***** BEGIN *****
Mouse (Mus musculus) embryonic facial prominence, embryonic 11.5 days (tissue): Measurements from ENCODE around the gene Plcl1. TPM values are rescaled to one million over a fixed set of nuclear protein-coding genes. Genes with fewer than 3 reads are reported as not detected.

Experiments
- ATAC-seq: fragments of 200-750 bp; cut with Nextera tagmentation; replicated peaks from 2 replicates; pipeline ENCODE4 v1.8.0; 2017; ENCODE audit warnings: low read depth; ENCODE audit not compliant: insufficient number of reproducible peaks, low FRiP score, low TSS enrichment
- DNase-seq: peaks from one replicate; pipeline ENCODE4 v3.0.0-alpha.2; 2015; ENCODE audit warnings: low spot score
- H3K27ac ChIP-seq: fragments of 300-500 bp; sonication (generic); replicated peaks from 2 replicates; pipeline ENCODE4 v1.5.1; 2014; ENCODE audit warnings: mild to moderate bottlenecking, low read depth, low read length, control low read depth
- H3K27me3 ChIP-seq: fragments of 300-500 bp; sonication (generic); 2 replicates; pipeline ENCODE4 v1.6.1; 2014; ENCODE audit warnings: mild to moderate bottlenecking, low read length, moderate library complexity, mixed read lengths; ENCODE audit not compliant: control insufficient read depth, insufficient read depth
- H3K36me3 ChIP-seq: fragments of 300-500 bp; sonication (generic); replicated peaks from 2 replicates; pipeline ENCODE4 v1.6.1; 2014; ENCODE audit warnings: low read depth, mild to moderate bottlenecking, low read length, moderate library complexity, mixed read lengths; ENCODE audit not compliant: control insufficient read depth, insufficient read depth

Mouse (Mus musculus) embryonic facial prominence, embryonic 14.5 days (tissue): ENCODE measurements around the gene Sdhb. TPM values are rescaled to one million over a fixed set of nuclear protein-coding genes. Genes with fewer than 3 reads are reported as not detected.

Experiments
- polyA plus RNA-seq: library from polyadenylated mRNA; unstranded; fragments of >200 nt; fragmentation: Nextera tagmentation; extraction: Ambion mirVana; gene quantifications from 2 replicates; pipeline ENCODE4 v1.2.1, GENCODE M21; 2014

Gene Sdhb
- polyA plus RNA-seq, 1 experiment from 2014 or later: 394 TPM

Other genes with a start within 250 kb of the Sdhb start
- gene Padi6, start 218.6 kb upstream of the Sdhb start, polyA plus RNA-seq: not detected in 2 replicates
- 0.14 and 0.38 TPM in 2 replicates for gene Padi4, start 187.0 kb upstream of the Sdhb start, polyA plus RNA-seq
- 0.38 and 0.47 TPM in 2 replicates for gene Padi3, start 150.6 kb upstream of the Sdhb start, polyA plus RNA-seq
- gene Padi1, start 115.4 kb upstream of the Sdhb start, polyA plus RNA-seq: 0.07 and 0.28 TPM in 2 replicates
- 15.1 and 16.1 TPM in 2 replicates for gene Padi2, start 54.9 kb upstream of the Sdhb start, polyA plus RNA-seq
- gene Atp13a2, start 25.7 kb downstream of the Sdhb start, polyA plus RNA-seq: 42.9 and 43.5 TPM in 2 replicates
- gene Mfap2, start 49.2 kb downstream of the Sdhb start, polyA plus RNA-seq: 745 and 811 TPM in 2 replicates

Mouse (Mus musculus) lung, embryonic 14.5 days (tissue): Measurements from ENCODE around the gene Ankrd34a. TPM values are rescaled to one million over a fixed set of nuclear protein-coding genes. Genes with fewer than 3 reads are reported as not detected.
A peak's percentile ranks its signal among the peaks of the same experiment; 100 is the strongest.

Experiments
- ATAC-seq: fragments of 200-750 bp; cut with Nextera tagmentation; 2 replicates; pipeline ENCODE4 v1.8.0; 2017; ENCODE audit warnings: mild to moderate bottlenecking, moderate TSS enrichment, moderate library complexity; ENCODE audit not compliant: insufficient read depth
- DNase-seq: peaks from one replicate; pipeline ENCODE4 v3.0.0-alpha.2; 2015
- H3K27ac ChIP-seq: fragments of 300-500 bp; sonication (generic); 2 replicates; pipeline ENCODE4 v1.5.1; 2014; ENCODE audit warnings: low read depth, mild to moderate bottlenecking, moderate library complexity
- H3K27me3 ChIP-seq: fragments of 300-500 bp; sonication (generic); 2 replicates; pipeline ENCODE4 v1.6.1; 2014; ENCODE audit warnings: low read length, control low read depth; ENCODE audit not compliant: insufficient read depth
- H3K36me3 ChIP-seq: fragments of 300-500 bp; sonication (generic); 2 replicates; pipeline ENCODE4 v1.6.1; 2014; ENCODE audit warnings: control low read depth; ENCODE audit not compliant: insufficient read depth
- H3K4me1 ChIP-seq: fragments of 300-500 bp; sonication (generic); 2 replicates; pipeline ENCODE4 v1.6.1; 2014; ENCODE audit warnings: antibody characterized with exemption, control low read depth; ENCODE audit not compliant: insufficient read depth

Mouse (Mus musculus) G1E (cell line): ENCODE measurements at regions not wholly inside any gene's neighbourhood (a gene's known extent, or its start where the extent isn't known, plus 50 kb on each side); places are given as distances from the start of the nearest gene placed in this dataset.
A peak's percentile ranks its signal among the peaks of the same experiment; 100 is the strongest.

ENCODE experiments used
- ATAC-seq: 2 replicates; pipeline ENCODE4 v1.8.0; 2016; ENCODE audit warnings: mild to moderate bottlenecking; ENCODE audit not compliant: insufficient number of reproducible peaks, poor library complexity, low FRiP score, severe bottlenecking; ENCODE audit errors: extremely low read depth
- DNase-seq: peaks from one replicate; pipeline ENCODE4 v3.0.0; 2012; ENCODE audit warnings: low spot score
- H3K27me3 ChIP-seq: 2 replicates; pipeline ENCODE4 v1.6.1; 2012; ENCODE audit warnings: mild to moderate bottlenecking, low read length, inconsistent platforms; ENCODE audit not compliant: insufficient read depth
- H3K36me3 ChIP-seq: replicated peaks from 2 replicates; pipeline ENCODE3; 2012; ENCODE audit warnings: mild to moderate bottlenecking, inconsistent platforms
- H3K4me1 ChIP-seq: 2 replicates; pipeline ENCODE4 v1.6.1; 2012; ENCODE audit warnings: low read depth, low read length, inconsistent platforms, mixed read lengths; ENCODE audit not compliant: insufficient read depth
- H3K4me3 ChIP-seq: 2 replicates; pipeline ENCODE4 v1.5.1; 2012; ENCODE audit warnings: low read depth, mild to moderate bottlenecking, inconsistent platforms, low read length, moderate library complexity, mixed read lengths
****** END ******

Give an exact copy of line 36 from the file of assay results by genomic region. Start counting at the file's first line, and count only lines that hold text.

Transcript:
- H3K36me3 ChIP-seq: replicated peaks from 2 replicates; pipeline ENCODE3; 2012; ENCODE audit warnings: mild to moderate bottlenecking, inconsistent platforms